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Abstract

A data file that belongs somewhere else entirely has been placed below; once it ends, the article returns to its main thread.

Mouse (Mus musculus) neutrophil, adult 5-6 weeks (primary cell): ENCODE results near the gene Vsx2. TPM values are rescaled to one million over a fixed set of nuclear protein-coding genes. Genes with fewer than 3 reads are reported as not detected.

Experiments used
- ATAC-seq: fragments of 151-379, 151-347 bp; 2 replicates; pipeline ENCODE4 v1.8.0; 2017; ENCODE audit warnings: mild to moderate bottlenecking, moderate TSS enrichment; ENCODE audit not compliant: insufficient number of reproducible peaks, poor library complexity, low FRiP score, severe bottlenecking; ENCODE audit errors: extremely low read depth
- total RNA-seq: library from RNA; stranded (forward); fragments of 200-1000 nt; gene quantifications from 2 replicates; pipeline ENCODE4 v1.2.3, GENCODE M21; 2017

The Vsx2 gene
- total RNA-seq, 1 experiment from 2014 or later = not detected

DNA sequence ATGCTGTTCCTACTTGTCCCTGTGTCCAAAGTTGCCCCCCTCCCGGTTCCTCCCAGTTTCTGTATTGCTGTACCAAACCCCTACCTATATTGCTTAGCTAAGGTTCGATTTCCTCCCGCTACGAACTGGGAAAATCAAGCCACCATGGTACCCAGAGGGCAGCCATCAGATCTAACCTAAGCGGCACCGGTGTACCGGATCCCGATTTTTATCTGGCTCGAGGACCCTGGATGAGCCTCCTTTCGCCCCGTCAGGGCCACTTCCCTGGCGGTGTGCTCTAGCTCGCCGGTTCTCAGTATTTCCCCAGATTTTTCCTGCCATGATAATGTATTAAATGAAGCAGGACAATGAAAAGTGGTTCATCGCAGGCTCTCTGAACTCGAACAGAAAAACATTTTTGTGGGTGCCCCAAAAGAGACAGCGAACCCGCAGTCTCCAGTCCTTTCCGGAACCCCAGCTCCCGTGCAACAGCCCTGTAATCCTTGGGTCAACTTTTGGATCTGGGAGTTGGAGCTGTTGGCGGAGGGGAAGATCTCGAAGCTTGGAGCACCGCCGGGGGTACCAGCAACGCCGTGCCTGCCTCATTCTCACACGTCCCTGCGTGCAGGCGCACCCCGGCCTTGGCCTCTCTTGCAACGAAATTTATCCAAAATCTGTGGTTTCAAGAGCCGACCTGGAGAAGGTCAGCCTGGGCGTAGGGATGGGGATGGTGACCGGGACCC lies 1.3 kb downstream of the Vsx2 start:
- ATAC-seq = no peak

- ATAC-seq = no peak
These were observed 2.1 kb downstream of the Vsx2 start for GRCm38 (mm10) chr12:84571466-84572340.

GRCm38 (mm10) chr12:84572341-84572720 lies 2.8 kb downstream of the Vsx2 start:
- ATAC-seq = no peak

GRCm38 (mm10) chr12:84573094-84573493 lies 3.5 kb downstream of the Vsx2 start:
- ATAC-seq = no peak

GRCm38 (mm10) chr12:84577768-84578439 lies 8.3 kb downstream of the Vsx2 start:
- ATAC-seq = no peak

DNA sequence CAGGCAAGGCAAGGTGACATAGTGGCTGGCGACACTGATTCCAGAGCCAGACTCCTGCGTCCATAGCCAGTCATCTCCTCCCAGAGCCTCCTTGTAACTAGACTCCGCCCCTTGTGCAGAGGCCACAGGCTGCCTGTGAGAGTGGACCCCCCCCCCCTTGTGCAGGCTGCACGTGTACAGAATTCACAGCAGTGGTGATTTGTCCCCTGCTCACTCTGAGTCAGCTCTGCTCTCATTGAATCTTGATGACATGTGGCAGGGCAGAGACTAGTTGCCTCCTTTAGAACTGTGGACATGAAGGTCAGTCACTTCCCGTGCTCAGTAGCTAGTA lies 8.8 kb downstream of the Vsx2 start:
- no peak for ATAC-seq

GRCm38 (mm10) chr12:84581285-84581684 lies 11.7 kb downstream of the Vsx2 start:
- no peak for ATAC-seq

Resolution of the ground-penetrating-radar (GPR) method largely depends on the wavelength of the propagated electromagnetic waves, the depth, and the dimensions of the investigated targets. Locating small-scale targets such as fractures can be difficult, especially when the size of the fractures themselves and the spacing between them are smaller than the wavelength of the EM waves. In such cases, fractures will not be resolved individually in the time domain. Examining the frequency (spectral) content of GPR time series might provide additional information that can improve fracture location relative to the results from conventional examination of the time series alone. The S-transform, a powerful time-frequency analysis tool, can be applied to GPR time series extracted from synthetic data over 1D and 2D models of fractured limestone as well as to a data set collected at a fractured limestone site in Egypt. In synthetic scenarios, the value of the S-transform analysis can be investigated under two conditions: (1) discrete fractures spaced at distances greater than one-quarter wavelength and (2) closely spaced fractures separated by distances less than one-quarter wavelength. The synthetic studies include analysis of the dependence of S-transform results on the dielectric properties of a fracture, by simulating both air-and water-filled fractures. Time-frequency analysis can aid in determining the location of discrete, closely spaced fractures when fractures are separated by distances greater than one-quarter wavelength. However, the clarity of fracture expressions from the S-transform depends on the dielectric contrast between the fracture and the host material, so air-filled fractures are not always identified. In the case of fractures smaller than one-quarter wavelength, boundaries where fracture spacing (density) changes abruptly do not result in diagnostic shifts in the frequency content of the S-transform along the time series. However, diagnostic frequency shifts do occur when the dielectric properties of closely spaced fractures change between air-filled and water-filled fractures, with water-filled fractures displaying a higher-frequency content. This frequency-spectrum dependence on dielectric properties of fractures can be used to infer locations of water-filled fractures. In addition, this dependence can help to locate possible localized moisture transport between fracture zones, via capillary effects, at a field site.

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